Bette Davis could freeze almost anyone with her icy stare, the practiced look of a woman who’s learned how to operate in the man’s world of business, in The Little Foxes (1941), director William Wyler’s film version of Lillian Hellman’s chilly play of greed and power in a Southern family on the edge of financial ruin.
The titular foxes are a particularly ravenous turn-of-the-century Southern moneyed clan, the Hubbards, and the most cunning of them all is the brilliant but ruthless sister Regina Giddens (Davis). In contrast to the manipulative Regina and her scheming brothers (Charles Dingle and Carl Benton Reid) is her guileless sister-in-law Birdie (Patricia Collinge in a delicately flighty performance) and her sickly, humanistic husband Horace (Herbert Marshall), whom she tolerates only for his money and position—until he stands in the way of a scheme which could bring her a fortune. Teresa Wright is the hope of the next generation as Regina’s thoughtful daughter Alexandre, who stands in marked contrast to her graceless, greedy cousin Leo (Dan Duryea).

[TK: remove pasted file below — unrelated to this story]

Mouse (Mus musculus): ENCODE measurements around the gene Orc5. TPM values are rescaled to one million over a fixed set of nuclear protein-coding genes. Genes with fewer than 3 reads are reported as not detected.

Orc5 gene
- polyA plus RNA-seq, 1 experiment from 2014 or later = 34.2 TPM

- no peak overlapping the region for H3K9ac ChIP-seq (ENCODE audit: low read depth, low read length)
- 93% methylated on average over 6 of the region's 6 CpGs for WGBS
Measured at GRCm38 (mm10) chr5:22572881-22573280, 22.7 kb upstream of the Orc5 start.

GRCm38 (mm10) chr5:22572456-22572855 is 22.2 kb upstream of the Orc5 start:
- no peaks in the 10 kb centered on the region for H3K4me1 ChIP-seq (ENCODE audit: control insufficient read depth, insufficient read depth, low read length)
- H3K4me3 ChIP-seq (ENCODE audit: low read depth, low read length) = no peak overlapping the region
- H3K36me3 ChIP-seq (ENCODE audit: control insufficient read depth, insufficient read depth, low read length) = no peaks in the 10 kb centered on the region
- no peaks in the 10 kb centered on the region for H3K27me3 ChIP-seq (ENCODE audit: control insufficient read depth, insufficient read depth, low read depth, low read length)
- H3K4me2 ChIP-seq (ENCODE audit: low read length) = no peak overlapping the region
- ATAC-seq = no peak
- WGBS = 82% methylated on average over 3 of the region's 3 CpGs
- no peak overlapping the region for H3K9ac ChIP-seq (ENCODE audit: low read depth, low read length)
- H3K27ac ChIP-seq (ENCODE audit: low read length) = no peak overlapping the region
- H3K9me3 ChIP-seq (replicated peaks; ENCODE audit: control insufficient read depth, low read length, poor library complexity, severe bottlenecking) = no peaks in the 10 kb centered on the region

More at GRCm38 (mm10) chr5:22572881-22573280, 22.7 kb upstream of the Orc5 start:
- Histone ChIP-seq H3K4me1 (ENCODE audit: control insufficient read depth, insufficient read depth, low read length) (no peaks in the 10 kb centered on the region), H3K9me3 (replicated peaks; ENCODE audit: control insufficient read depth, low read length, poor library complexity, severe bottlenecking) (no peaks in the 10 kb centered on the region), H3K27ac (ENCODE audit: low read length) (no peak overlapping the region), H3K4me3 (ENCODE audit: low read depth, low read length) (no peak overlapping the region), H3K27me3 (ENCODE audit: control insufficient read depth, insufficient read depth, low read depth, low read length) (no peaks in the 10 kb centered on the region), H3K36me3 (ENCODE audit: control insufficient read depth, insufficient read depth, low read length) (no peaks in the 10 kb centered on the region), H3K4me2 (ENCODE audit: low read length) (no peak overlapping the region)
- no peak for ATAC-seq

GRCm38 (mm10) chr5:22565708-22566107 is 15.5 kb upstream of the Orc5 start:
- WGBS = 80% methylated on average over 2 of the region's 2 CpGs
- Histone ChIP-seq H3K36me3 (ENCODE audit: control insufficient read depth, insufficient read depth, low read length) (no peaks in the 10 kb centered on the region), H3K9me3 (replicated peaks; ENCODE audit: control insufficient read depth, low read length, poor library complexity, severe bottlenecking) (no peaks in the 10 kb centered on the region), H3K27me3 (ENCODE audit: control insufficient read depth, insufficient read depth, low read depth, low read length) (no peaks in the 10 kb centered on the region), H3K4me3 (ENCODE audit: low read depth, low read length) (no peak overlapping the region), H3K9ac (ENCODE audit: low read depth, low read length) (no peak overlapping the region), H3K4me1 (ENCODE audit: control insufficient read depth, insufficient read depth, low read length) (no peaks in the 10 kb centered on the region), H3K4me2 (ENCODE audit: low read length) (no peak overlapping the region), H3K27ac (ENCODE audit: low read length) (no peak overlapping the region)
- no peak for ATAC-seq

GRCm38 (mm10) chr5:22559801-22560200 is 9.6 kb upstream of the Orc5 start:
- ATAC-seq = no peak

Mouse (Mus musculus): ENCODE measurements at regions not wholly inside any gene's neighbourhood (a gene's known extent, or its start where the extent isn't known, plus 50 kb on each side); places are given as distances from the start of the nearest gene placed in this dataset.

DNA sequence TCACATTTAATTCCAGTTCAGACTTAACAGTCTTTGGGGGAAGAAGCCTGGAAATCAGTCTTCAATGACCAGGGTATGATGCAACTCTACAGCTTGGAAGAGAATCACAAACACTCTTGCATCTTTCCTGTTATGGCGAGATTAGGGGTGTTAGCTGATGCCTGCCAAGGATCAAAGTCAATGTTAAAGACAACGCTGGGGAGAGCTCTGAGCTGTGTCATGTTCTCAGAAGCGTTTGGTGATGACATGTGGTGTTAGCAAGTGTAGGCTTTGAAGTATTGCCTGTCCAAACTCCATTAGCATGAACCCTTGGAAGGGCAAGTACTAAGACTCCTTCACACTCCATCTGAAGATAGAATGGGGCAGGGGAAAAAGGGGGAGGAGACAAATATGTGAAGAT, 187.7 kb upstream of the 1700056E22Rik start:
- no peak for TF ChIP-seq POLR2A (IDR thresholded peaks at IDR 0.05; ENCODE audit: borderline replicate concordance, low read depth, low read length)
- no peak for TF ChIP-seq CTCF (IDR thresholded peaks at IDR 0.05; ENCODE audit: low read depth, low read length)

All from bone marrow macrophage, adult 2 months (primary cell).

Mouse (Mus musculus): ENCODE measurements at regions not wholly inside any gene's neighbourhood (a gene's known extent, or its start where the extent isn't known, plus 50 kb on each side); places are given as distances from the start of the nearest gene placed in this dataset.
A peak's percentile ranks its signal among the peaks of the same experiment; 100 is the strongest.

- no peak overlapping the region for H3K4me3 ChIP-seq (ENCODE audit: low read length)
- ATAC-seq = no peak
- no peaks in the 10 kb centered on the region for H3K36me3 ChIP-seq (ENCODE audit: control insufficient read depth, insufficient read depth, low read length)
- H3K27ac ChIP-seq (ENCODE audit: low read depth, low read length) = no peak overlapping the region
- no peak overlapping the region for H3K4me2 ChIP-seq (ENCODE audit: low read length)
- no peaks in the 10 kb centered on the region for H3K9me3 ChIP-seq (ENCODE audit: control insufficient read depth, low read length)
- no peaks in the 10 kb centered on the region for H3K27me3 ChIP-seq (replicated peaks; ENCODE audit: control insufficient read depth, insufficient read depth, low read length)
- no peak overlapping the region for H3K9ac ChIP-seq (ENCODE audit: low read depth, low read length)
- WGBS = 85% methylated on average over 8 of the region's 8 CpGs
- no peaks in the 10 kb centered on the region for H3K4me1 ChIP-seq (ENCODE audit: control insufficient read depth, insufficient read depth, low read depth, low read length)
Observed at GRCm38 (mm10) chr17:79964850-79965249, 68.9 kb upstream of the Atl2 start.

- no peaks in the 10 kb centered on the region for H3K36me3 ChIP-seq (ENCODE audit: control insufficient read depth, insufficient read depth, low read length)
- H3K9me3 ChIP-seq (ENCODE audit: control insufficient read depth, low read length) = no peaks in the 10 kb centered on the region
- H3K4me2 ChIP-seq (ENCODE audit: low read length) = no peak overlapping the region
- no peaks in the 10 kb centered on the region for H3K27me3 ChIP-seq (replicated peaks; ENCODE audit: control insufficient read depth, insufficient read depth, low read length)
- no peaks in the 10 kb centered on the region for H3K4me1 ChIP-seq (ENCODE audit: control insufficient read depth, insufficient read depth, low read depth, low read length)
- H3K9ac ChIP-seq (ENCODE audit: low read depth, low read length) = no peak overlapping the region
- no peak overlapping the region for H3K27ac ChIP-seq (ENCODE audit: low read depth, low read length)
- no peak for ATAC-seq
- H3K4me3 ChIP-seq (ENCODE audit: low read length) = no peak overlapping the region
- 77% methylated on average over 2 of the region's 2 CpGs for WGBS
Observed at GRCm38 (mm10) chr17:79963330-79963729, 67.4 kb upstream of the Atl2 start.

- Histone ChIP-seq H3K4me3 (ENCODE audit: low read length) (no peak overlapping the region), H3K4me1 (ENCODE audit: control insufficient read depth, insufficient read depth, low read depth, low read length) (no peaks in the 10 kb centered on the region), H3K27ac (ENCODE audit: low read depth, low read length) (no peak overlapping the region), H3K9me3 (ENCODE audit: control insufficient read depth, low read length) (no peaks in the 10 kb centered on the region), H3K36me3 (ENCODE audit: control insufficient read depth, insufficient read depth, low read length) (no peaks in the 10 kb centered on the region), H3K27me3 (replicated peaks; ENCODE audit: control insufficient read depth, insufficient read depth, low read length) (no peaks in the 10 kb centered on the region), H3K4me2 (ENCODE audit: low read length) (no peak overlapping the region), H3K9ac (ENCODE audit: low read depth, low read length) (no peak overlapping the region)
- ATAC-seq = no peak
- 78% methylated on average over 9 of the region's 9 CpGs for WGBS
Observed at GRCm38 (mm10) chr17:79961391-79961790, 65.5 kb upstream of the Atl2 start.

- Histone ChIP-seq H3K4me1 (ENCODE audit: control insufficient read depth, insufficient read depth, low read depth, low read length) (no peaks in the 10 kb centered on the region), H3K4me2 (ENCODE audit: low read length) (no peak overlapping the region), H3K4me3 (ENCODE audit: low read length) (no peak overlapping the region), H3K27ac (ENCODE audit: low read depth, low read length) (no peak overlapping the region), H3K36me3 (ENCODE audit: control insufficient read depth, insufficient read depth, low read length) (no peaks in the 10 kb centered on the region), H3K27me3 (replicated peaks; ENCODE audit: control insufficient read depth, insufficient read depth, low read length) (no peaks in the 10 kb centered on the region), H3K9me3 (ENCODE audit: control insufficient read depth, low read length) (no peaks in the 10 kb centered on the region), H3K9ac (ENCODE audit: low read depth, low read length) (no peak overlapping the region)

It was the third and final collaboration between Davis and Wyler and their finest work together. It’s perfect material for the classical precision and dramatic control of William Wyler at the top of his craft in 1941 and the part of the ruthless Regina, the would-be matriarch battling her brothers and estranged husband for financial control, seems written with Davis in mind: hard, conniving, cunning. She’s chilling as the ruthless matriarch ready to sacrifice anything and anyone to turn around her failing family fortune.
Wyler’s longtime cameraman Gregg Toland, fresh from his groundbreaking work on Citizen Kane, fills the film with amazing deep focus compositions and razor sharp images, showing off the grandly handsome mansion set in all its old world splendor. But for all its beauty Wyler reveals it as a cold, lonely world ruled by a heartless woman. Hellman’s sharp dialogue glints like the edge of a knife, which ultimately cuts deep into the soul of this classic.
It was nominated for nine Academy Awards but came away empty. Then again, 1941 was a pretty competitive year. It was up against Citizen Kane, Sergeant York, The Maltese Falcon, and best picture winner How Green Was My Valley. That’s pretty good company.
Black and white, not rated